So with Spring cleaning in full swing, remember to consider taking some items down to your local consignment shops. They will be more than thankful for it, and so will the next person purchasing.

Keep in mind that everything old is new again.

Here are a couple of local places just so I can get you all started on your consigning journey’s…

Fairfax Locations:

Chic Envy Consignment

Inova Fair Oaks Thrift Shop

Second Chance 1 Thrift Store

Consignment Boutique



Unclear about Nuclear

There have been many arguments about whether or not nuclear energy is a reliable source of energy to power cities and even states. When people hear about nuclear power plants, people think of Chernobyl and Fukushima and the disasters that happened at their nuclear power plants. We all know that at both those places there was a nuclear disaster at nuclear power plants which gave nuclear power a bad rap for being a wide source of energy. However, do most people know why the power plants failed and had such catastrophic problems?

With Chernobyl, the scientists wanted to test to see if the turbines could pump enough coolant in the reactors in case of power outage. They turned off all the safety systems to test this which was one of the biggest mistakes they could have made. Turned out that the turbines could not pump enough coolant into the reactor but before the scientists could turn everything back on to normal, there was a high energy spike in the reactor which caused the gigantic explosion which turned Chernobyl into a vast wasteland.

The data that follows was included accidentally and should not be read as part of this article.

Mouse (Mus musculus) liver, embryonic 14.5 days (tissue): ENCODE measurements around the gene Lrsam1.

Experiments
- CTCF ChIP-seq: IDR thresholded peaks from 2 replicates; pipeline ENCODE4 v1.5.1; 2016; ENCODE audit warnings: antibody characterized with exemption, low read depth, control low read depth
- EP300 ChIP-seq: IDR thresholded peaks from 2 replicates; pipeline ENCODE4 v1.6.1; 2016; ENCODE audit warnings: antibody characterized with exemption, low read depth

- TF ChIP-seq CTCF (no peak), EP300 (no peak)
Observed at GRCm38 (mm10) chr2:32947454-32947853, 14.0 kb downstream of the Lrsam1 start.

At Fukushima, there was an earthquake that caused a tsunami which caused the power at the reactor to shut off completely. Usually in those certain situations the back up power would kick in but at the plant they had their back up generators on ground level which happened to be where the water was from the tsunami. Most nuclear power plants should have their back up generators on the roof to avoid problems like the one at Fukushima.

What I am trying to say is, that Nuclear power may be dangerous but only in rare situations and it could possible be a better alternative to fossil fuels. Nuclear power is non-renewable but it gives off little pollution compared to burning fossil fuels. Nuclear waste, however, is very harmful to humans and the environment. It is very expensive to build but once it is done building its costs go down because it is easier to generate electricity from plants than it is from the other non-renewable resources. Nuclear power may have a bad reputation with the events at Chernobyl and Fukushima but they both could have been prevented if they took better safety precautions.


The past several weeks have had me interested in the plethora of water related challenges we face. I would like to share some of these issues and provide some of the insight I have gained in this field.